Discuss with your doctor which type of surgery is best for your specific situation.
Radical prostatectomy carries a risk of urinary incontinence and erectile dysfunction. Ask your doctor to explain the risks you may face based on your situation, the type of procedure you select, your age, your body type and your overall health.
Radiation therapy uses high-powered energy to kill cancer cells. Prostate cancer radiation therapy can be delivered in two ways:
- Radiation that comes from outside of your body (external beam radiation). During external beam radiation therapy, you lie on a table while a machine moves around your body, directing high-powered energy beams, such as X-rays or protons, to your prostate cancer. You typically undergo external beam radiation treatments five days a week for several weeks (6-7). Stereotactic Body Radiation Therapy (SBRT) can be used for early stage low volume disease where treatment can be done in just 1-2 weeks. It’s a very specialised, focused and very precise form of Radiation therapy
- Radiation placed inside your body (brachytherapy). Brachytherapy involves placing many rice-sized radioactive seeds in your prostate tissue. The radioactive seeds deliver a low dose of radiation over a long period of time. Your doctor implants the radioactive seeds in your prostate using a needle guided by ultrasound images. The implanted seeds eventually stop emitting radiation and don't need to be removed.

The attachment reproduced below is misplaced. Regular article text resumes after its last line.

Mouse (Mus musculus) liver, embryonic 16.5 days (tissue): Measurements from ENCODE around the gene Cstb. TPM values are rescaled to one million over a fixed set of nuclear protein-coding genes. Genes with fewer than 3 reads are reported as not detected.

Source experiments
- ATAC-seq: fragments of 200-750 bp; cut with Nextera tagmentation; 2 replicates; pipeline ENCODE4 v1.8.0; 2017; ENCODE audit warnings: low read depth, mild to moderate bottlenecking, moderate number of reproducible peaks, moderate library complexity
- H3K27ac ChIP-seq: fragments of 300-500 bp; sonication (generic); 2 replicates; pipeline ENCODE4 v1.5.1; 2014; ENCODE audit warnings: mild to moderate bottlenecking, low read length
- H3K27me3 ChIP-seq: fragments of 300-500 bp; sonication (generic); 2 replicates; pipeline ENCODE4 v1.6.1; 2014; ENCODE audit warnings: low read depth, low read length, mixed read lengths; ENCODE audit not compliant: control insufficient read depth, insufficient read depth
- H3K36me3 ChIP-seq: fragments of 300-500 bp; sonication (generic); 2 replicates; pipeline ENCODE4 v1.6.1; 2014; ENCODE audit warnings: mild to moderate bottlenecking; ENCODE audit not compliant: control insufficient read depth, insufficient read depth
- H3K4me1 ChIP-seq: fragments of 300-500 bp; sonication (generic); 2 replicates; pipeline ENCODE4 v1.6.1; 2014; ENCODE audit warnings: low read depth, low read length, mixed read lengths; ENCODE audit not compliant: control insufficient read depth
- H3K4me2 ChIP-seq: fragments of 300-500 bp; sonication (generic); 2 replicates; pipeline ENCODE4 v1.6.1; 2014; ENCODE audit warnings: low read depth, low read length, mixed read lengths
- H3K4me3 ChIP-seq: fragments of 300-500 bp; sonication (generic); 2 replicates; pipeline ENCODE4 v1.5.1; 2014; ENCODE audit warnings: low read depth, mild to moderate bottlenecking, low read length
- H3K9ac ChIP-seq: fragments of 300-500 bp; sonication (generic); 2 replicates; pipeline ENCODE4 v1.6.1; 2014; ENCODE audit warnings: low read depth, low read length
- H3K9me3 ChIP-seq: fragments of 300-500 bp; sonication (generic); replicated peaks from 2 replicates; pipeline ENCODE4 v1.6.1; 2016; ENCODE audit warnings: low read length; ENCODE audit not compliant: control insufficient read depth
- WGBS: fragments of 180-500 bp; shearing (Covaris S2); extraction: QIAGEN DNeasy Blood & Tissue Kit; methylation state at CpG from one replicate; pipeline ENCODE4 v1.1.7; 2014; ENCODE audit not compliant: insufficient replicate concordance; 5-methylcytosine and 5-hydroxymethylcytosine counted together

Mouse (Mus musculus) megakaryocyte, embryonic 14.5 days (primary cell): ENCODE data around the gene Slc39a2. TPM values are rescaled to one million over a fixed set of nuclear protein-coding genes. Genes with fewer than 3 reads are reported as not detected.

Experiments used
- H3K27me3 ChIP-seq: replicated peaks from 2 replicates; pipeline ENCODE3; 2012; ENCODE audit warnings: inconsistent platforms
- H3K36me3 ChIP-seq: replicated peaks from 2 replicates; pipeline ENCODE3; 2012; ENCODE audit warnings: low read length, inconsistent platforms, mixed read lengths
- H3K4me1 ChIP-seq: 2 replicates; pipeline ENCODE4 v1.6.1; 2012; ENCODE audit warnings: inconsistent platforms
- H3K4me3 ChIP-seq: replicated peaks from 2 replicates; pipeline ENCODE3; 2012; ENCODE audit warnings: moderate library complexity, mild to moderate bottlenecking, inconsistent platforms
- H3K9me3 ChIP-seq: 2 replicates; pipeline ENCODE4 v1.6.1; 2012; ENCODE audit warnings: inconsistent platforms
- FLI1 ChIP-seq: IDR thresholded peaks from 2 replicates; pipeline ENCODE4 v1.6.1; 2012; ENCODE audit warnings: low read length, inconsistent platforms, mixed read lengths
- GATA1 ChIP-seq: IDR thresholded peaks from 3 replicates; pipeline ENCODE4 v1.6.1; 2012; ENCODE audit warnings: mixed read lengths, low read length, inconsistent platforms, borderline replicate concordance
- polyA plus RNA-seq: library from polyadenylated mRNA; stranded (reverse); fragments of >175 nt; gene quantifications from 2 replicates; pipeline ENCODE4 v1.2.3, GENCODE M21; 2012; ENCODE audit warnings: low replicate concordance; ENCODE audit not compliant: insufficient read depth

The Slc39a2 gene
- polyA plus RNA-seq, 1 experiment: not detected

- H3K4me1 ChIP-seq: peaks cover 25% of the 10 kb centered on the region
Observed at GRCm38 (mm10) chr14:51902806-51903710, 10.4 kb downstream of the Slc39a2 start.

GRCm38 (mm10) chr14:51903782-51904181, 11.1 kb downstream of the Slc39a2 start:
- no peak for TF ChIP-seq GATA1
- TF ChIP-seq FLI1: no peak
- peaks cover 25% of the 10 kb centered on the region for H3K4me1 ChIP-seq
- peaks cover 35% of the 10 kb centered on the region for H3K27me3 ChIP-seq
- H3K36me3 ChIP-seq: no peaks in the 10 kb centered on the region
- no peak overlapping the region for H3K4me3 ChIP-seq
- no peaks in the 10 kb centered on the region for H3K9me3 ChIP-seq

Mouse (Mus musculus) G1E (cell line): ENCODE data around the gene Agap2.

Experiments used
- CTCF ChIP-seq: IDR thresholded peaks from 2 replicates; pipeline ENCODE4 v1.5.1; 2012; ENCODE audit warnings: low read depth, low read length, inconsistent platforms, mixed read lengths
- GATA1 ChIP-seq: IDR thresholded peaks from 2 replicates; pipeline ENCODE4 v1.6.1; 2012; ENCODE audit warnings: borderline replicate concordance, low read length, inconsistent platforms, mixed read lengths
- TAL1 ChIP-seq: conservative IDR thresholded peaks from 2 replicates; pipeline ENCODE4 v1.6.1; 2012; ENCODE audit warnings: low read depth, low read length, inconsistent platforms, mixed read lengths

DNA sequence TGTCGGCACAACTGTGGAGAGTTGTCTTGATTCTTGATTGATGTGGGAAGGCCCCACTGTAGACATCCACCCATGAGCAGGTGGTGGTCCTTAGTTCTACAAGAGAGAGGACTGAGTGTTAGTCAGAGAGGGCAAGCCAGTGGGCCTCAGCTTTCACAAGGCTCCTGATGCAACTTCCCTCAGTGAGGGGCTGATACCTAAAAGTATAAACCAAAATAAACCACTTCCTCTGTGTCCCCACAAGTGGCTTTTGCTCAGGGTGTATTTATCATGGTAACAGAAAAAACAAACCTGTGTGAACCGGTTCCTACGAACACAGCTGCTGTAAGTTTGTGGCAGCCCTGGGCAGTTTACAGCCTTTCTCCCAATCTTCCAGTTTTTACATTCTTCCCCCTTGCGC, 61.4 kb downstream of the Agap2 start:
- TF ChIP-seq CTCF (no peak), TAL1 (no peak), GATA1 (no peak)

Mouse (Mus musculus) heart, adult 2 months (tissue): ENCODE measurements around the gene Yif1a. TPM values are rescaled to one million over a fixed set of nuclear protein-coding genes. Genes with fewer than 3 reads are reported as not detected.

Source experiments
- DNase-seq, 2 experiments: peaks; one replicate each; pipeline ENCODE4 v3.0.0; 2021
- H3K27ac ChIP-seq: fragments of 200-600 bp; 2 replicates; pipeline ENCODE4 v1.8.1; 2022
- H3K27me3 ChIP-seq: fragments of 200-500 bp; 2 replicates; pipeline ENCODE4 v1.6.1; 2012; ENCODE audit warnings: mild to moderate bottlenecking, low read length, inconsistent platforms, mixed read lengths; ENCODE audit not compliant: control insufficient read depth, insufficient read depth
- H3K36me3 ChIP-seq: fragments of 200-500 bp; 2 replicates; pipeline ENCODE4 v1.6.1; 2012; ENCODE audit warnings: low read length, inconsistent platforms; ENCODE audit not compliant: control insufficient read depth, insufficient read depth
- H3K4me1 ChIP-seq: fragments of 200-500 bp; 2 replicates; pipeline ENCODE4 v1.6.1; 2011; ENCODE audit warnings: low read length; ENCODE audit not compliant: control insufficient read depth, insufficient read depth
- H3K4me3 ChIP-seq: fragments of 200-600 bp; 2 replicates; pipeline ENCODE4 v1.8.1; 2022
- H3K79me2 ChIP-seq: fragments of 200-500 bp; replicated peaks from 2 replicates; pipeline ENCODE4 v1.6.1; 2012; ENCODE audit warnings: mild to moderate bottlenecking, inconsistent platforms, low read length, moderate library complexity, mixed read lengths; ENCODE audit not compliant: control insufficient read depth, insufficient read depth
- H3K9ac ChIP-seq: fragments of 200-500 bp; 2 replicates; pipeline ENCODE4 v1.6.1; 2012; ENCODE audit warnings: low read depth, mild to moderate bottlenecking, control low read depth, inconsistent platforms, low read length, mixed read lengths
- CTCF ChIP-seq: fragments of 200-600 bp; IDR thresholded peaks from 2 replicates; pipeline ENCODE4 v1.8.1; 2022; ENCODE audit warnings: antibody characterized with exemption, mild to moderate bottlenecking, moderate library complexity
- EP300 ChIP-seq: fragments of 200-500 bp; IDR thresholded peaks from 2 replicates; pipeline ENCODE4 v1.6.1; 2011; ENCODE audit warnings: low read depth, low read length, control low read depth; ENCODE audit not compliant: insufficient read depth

Side effects of radiation therapy can include painful, frequent or urgent urination, as well as rectal symptoms such as loose stools or pain when passing stools. Erectile dysfunction can also occur.
Hormone therapy is treatment to stop your body from producing the male hormone testosterone. Prostate cancer cells rely on testosterone to help them grow. Cutting off the supply of testosterone may cause cancer cells to die or to grow more slowly.
Hormone therapy options include:
- Medications that stop your body from producing testosterone. Medications known as luteinizing hormone-releasing hormone (LH-RH) agonists prevent the testicles from receiving messages to make testosterone. Drugs typically used in this type of hormone therapy include leuprolide (Lupron, Eligard), goserelin (Zoladex), triptorelin (Trelstar) and histrelin (Vantas). Other drugs sometimes used include ketoconazole and abiraterone (Zytiga).